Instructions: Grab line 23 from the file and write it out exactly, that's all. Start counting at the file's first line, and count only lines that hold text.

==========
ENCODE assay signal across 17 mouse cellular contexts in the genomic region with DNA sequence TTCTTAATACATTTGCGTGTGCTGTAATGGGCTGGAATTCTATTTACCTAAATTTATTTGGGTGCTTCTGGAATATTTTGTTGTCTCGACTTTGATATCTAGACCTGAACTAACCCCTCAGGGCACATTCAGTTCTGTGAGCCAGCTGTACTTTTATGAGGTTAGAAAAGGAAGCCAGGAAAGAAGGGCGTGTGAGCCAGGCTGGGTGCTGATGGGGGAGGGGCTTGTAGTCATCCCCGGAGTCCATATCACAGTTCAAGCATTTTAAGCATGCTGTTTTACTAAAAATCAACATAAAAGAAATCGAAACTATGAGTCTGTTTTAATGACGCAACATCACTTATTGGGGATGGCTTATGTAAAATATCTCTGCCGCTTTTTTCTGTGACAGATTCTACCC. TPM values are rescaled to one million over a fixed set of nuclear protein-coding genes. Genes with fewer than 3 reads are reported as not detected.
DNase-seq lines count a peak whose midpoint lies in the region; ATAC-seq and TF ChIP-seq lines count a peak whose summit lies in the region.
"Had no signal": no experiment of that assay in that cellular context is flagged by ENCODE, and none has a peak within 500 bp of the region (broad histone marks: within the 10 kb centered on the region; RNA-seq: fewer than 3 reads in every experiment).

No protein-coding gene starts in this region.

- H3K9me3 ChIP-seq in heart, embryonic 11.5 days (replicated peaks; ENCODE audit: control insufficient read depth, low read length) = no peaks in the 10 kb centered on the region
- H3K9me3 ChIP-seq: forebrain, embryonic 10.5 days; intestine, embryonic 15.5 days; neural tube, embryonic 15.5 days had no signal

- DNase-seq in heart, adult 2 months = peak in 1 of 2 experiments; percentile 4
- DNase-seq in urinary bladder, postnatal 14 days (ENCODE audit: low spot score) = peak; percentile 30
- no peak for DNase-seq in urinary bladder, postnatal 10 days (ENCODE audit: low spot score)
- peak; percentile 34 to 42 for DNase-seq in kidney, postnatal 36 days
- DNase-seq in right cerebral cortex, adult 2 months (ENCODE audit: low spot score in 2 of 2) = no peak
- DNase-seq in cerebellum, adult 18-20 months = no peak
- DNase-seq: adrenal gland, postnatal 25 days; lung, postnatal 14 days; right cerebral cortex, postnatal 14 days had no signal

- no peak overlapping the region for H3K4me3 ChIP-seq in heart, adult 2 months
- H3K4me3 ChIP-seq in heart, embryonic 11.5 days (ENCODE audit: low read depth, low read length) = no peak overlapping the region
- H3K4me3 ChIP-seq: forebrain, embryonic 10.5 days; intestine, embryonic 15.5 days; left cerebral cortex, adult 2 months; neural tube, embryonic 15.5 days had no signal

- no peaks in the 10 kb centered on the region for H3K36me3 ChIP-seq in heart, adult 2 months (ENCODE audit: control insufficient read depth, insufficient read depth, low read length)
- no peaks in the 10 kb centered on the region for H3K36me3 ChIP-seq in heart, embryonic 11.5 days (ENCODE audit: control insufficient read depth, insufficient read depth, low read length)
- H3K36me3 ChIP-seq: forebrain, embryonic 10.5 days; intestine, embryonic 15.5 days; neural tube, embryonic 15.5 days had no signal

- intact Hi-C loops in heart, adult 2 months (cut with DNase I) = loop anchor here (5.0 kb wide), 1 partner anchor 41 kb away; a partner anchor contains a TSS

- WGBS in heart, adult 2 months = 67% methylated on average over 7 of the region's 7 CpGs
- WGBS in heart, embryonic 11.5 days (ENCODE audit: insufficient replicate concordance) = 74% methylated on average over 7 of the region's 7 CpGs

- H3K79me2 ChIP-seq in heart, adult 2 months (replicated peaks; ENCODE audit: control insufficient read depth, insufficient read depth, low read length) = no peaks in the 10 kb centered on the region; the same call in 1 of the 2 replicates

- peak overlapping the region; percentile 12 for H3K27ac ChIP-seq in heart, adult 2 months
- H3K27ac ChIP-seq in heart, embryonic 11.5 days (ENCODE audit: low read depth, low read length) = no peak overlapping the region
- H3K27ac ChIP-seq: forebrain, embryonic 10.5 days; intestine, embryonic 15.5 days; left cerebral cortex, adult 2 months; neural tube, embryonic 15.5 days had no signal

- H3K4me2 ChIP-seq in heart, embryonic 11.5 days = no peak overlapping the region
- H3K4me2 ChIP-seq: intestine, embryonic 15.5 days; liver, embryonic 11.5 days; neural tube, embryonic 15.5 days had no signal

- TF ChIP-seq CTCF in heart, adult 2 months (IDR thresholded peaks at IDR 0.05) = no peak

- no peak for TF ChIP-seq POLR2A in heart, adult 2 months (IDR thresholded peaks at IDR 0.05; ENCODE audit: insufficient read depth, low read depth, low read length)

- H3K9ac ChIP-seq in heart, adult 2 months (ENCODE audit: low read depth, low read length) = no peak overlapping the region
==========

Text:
- H3K79me2 ChIP-seq in heart, adult 2 months (replicated peaks; ENCODE audit: control insufficient read depth, insufficient read depth, low read length) = no peaks in the 10 kb centered on the region; the same call in 1 of the 2 replicates